The women who clean fish are all named Rose or Grace. They wake up close to the water, damp and dreamy beneath white sheets, thinking of white beaches. It is always humid where they work. Under plastic aprons, their breasts foam and bubble. They wear old clothes because the smell will never go. On the floor, chlorine. On the window, dry streams left by gulls. When tourists come to watch them working over belts of cod and hake, they don't look up. They stand above the gutter. When the belt starts they pack the bodies in, ten per box, their tales crisscrossed as if in sacrament. The dead fish fall compliantly. It is the iridescent scales that stick, clinging to cheek and wrist, lighting up hours later in a dark room. The packers say they feel orange spawn between their fingers, the smell of themselves more like salt than peach.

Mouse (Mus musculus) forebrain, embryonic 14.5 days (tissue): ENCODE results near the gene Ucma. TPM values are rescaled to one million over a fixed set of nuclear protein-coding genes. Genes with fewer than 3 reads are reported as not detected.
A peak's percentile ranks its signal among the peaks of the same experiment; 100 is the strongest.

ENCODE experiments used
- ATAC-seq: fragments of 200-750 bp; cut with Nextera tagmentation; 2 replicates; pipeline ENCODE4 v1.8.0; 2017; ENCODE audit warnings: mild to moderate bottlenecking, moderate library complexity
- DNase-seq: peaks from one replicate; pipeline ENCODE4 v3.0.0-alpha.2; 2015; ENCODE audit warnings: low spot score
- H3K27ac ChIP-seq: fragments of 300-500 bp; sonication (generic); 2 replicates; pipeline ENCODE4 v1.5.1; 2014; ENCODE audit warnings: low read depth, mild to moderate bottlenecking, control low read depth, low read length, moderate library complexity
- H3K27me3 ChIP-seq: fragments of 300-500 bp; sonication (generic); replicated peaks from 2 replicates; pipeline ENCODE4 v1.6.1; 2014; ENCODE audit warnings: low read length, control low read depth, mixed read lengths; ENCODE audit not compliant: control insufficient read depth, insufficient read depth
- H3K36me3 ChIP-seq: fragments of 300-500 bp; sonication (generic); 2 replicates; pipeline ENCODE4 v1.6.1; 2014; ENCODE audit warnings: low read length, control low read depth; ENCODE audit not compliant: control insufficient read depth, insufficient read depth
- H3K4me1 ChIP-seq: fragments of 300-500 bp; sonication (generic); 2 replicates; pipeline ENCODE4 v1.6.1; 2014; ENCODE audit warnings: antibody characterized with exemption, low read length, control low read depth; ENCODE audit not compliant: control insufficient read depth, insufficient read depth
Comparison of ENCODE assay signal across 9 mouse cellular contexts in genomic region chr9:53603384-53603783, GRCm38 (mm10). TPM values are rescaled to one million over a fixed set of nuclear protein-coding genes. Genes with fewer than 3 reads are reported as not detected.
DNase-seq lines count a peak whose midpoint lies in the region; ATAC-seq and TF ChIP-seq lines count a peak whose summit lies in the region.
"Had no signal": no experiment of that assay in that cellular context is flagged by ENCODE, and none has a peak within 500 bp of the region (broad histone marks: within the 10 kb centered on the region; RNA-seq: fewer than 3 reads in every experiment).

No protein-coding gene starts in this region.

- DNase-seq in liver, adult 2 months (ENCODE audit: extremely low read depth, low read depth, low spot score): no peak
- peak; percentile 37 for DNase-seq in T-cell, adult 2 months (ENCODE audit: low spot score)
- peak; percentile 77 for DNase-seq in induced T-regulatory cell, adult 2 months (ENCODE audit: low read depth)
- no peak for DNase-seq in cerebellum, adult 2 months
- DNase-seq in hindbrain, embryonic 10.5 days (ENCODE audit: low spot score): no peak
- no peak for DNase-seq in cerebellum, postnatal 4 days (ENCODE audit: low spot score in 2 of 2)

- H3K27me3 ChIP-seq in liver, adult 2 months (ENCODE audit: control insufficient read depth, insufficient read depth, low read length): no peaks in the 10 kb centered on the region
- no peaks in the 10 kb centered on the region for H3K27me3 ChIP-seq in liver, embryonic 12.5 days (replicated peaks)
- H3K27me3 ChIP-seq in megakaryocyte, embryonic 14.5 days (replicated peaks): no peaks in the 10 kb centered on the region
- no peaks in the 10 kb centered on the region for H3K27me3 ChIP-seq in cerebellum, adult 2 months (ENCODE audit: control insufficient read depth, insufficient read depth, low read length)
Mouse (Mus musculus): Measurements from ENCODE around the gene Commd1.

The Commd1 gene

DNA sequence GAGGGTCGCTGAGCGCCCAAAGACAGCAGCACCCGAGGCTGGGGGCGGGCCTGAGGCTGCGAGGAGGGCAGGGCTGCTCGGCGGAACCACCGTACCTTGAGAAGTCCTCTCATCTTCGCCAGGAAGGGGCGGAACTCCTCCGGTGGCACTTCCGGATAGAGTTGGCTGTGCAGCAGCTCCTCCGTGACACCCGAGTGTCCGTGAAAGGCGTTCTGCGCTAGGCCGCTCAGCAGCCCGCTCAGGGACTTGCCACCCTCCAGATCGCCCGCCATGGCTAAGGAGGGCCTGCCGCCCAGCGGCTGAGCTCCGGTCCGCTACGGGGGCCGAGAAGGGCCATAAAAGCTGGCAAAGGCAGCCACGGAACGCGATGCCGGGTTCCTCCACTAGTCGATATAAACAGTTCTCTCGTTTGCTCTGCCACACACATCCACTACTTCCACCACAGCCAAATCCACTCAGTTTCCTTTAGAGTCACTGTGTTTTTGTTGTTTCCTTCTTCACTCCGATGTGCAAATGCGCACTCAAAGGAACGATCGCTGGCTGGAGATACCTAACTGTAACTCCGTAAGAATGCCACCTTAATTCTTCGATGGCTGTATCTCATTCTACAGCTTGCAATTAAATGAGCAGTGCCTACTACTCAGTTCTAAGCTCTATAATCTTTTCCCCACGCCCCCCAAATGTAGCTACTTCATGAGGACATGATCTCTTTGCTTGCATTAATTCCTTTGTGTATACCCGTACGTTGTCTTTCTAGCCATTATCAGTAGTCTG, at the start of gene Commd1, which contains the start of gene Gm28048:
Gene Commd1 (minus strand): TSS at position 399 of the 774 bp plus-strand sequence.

Last night the animals beneath her window crept out of hiding to comb the dirt from each other's fur. Rising to watch, she discovered the lilacs lit from below by ivory vinca. The street on the other side of the trees continued to contain its passing cars; tenderly her teeth let her tongue rest against their curving backs. Tonight when she lies in bed again, she will remember the one kind thing her grown daughter said today after weeks of scrutiny, and the moment at work just now, when a stack of Day-Glo folders cascaded over her desk, thrilling the white cubicle with their descent.